The 8016A allows total control over the binary input of a logic device under evaluation, whose resultant output can then be examined by a contemporaneous logic state analyzer. To this day, the 8016A remains an invaluable and irreplaceable piece of test equipment, with truly limitless utility in the modern era of hobby computer electronics.

8016A Datasheet (PDF)
8016A Operating and Service Manual (PDF)

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Hewlett-Packard 43114A Digital Delay Generator
 
Hewlett-Packard 43114A Digital Delay Generator


According to the available documentation, the Hewlett-Packard 43114A digital delay generator does not exist. Like most HP equipment, the unit is built to survive a land war in Asia. A machined aluminum frame and a complex tongue-and-groove enclosure protect the internals. The primary point of interface is a five-digit BCD encoder, which is used to set the amount of delay applied to the source signal in units of microseconds. At its maximum setting, the unit can delay a signal by 99,999 microseconds. The unit also has a knob to set the threshold for triggering; a value between zero and 90 volts can be selected. There are two outputs: a TTL output located on the front panel, and a +90V output on the rear of the unit. An interior inspection reveals that most of the internals of the device are powered by generic TTL chips.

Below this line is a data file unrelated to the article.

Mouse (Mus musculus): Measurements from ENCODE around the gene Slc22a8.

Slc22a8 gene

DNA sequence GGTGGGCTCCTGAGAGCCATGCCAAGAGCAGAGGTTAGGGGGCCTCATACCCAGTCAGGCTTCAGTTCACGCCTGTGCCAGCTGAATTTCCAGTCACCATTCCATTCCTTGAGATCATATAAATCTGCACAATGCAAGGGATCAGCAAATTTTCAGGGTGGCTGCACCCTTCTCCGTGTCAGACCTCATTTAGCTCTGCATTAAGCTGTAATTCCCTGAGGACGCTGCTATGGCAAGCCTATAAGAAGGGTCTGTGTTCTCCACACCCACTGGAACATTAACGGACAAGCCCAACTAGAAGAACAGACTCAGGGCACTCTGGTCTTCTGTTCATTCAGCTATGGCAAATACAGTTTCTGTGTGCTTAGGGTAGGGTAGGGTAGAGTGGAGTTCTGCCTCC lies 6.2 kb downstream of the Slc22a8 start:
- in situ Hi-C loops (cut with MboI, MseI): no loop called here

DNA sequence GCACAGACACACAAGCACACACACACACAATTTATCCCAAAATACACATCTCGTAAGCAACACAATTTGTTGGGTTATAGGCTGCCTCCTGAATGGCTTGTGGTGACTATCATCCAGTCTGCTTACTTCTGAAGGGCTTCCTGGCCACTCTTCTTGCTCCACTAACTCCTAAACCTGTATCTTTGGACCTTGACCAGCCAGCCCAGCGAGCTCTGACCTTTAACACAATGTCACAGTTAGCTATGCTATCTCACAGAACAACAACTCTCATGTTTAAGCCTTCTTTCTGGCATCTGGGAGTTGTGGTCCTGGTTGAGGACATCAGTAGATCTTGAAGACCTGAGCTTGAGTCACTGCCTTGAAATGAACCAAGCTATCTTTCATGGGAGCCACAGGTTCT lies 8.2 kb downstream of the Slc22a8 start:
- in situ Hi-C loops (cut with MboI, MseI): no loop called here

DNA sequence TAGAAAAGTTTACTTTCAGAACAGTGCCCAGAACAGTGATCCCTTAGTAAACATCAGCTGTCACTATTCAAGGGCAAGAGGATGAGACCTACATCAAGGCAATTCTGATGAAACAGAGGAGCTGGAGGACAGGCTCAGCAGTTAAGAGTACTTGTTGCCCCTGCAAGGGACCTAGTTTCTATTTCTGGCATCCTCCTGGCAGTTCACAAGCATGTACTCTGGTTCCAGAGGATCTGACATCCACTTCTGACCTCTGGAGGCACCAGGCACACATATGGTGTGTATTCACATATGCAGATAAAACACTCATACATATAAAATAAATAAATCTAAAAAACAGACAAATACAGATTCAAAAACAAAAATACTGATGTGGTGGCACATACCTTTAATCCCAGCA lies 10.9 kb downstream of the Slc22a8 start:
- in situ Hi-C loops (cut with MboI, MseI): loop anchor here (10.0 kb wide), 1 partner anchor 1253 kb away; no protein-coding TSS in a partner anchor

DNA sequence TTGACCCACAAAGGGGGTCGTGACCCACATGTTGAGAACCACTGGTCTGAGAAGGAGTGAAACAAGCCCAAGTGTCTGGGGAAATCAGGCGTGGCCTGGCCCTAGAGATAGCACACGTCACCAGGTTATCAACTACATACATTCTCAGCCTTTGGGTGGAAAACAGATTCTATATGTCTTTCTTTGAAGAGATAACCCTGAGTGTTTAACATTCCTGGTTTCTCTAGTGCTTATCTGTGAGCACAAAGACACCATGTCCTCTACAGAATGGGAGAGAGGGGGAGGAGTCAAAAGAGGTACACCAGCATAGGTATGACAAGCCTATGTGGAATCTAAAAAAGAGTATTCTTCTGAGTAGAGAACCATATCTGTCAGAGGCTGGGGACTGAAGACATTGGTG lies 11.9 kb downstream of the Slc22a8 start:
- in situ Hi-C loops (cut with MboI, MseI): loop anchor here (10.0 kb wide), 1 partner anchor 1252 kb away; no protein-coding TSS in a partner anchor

Unfortunately, the output of the 43114A is highly specialized. The unit does offset the input by the amount of delay selected on the BCD switch, but it does not preserve the data of the input. All of the output pulses are of the same length, regardless of the input signal, which makes it near useless for offsetting most serial signals. RZ (return to zero) signals could probably still be offset, though it would depend heavily on the width of the RZ pulses required by the destination device.

This particular 43114A also has a serious operational failure: with a +5V logic signal as the input, the maximum speed the device can handle before it no longer triggers accurately is 20Hz.

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Serfass RCM 15B1 Conductivity Bridge
 
Serfass RCM 15B1 Conductivity Bridge


The Serfass RCM 15B1 conductivity bridge functions as a comparator. The component to be tested is attached to the device, and the user manipulates the controls to match the internal configuration of the device to that of the tested component. The eye tube provides visual feedback to this process: as the device is brought closer to matching the value of the tested component, the illuminated wedge on the tube becomes narrower. When the wedge of light in the eye tube is at its minimum width, the comparator has been successfully tuned to the component and the component's value can be read from the state of the controls. Comparators of are little use to the modern electronics engineer, as modern equipment can provide much faster and more accurate measurements.

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Supreme 546 Oscilloscope
 
Supreme 546 Oscilloscope


The Supreme 546 is a military-issue vacuum tube oscilloscope built in the 1930s and 1940s. The 546 is notable for its relatively massive 3" display, three times the diameter of many scopes from the same era. Internally, the 546 is exactly what one would expect from a piece of equipment of this age. The underside is a mass of tar and wax paper capacitors; topside there is nothing but tubes.

Supreme 546 Wiring Diagram (PDF)